Despite massive increases in supply over the past few years, demand did not dissipate and prices still escalated. What we need is supply of social and affordable rental housing, not a greater supply of expensive housing.


  1. Community consultation

In 2014, the Brisbane City Council published its City Plan 2014.[11]

This was the result of almost 10 years’ work. In 2005-06, more than 60,000 Brisbane-ites commented on the CityShape plan for the next 20 years. The process then moved into five years of community consultation. While the process and final plan have critics, the overall outcome has been much less resistance to inner- and medium-density infill housing.



To re-phrase Tina Turner in Mad Max Beyond Thunderdome, we don’t need another report.[12] What we need is action from all three levels of government.

Tax and welfare reforms are urgent, as are decisions about immigration levels.

Community consultation can go a long way towards enlightening self-interest – people can oppose more density in their suburb but they will not then be able to age in place, nor will their children be able to buy in the same area.

While the mess, the concatenation, the spaghetti took 20 years to occur, we do not have another 20 years in which to talk endlessly about possibly solutions that some other level of government should do.

We must act now to make housing more affordable, to increase the supply of housing for low-income Australians to rent or buy and to end homelessness.

The blockage to affordable housing is not lack of money, it is lack of political will and bravery.


[1] 2016 Census QuickStats http://quickstats.censusdata.abs.gov.au/census_services/getproduct/census/2016/quickstat/036
[2] https://www.google.com.au/search?q=capital+gains+tax+discount&rlz=1C1LOQA_enAU689AU689&oq=capital+gains+tax+discount&aqs=chrome.0.0l6.5509j0j8&sourceid=chrome&ie=UTF-8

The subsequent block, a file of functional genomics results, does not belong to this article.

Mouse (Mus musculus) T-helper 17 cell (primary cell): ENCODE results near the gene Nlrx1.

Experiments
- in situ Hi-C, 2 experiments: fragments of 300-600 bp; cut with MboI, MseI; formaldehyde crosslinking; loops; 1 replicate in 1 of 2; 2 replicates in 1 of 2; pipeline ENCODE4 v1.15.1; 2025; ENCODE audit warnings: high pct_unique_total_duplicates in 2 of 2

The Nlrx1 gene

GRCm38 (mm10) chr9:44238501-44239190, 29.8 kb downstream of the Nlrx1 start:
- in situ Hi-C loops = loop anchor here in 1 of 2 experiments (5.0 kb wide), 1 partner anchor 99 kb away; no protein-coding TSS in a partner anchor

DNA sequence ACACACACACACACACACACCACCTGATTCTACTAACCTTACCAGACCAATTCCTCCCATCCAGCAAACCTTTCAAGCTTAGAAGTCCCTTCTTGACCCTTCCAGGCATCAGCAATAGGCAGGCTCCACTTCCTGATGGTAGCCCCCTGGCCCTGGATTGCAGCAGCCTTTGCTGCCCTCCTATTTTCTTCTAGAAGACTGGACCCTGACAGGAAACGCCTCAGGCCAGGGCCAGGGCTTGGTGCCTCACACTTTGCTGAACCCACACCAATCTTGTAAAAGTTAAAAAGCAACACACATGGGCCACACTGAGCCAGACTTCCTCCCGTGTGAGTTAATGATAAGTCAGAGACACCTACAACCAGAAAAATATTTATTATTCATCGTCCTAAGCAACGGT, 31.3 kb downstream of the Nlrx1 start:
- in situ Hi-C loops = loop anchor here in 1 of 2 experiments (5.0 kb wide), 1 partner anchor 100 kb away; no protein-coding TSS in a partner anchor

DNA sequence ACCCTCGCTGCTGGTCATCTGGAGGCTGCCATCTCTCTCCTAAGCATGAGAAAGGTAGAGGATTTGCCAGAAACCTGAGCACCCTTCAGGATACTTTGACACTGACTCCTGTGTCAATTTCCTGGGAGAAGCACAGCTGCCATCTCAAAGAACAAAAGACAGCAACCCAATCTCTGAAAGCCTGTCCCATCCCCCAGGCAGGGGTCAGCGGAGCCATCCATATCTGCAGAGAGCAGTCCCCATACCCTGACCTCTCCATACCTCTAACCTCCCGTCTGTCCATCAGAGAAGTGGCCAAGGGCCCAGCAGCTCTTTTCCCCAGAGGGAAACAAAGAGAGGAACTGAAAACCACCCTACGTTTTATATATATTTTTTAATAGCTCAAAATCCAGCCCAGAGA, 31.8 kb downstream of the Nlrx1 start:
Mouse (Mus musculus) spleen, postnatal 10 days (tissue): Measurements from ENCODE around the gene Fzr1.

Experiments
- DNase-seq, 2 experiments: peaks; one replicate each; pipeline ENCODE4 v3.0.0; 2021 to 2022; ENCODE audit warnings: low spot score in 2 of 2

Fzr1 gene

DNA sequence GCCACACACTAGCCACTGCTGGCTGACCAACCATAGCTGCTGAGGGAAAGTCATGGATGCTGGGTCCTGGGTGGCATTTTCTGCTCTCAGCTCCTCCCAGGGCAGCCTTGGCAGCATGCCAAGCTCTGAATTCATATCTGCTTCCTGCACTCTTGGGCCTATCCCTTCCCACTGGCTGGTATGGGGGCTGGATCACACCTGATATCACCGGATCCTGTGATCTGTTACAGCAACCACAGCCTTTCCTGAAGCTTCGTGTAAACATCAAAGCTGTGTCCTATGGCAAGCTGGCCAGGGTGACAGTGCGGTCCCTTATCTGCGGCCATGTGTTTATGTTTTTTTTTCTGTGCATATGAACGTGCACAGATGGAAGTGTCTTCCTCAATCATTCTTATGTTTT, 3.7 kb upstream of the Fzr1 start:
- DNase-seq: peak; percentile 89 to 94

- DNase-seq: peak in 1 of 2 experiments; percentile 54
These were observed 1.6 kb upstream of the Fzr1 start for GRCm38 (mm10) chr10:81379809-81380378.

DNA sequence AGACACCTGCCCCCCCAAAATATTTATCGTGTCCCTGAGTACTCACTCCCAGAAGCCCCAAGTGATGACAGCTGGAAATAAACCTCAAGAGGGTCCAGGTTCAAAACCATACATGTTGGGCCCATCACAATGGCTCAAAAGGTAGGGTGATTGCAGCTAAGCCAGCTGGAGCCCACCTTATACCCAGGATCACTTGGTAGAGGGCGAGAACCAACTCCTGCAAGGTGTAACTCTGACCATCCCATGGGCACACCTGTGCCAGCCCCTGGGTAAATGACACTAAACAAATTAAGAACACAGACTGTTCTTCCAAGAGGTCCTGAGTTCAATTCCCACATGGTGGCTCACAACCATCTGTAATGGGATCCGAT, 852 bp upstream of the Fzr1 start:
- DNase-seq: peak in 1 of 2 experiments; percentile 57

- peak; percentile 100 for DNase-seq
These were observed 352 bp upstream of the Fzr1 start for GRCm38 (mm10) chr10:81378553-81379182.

[3] Hot property: negative gearing and capital gains tax reform, J Daley, D Wood, H Parsonage, Grattan Institute 2016-8 https://grattan.edu.au/report/hot-property/
[4] Richard Eccleston, Julia Verdouw, Kathleen Flanagan, Gradual reform to capital gains, negative gearing and stamp duty will make housing more affordable https://www.architectureanddesign.com.au/features/comment/gradual-reform-to-capital-gains-negative-gearing-a
[5] 2016 post-election report Parliamentary Budget Office, https://www.aph.gov.au/About_Parliament/Parliamentary_Departments/Parliamentary_Budget_Office/General_elections/2016_post-election_report
[6] M Terrill, O Emslie and B Coates, Roads to riches: better transport investment, Report No. 2016-5, Grattan Institute https://grattan.edu.au/report/roads-to-riches
[7] https://www.ahuri.edu.au/research/final-reports/306?utm_source=website&utm_medium=homepage&utm_campaign=slider1
[8] Australian System of National Accounts, 2016-17, Australian Bureau of Statistics, http://www.abs.gov.au/ausstats/abs@.nsf/mf/5204.0 Consumer Price Index, Australia, Dec 2017. Cat. 6401.0 Australian Bureau of Statistics http://www.abs.gov.au/ausstats/abs@.nsf/mf/6401.0
[9] https://www.rmit.edu.au/news/all-news/2018/jul/sydney-liveability-scorecard
[10] NSW Government, Revenue Land tax https://www.revenue.nsw.gov.au/taxes/land
[11] https://www.brisbane.qld.gov.au/planning-building/planning-guidelines-tools/brisbane-city-plan-2014
[12] We Don’t Need Another Hero, Terry Britten & Graham Lyle, 1985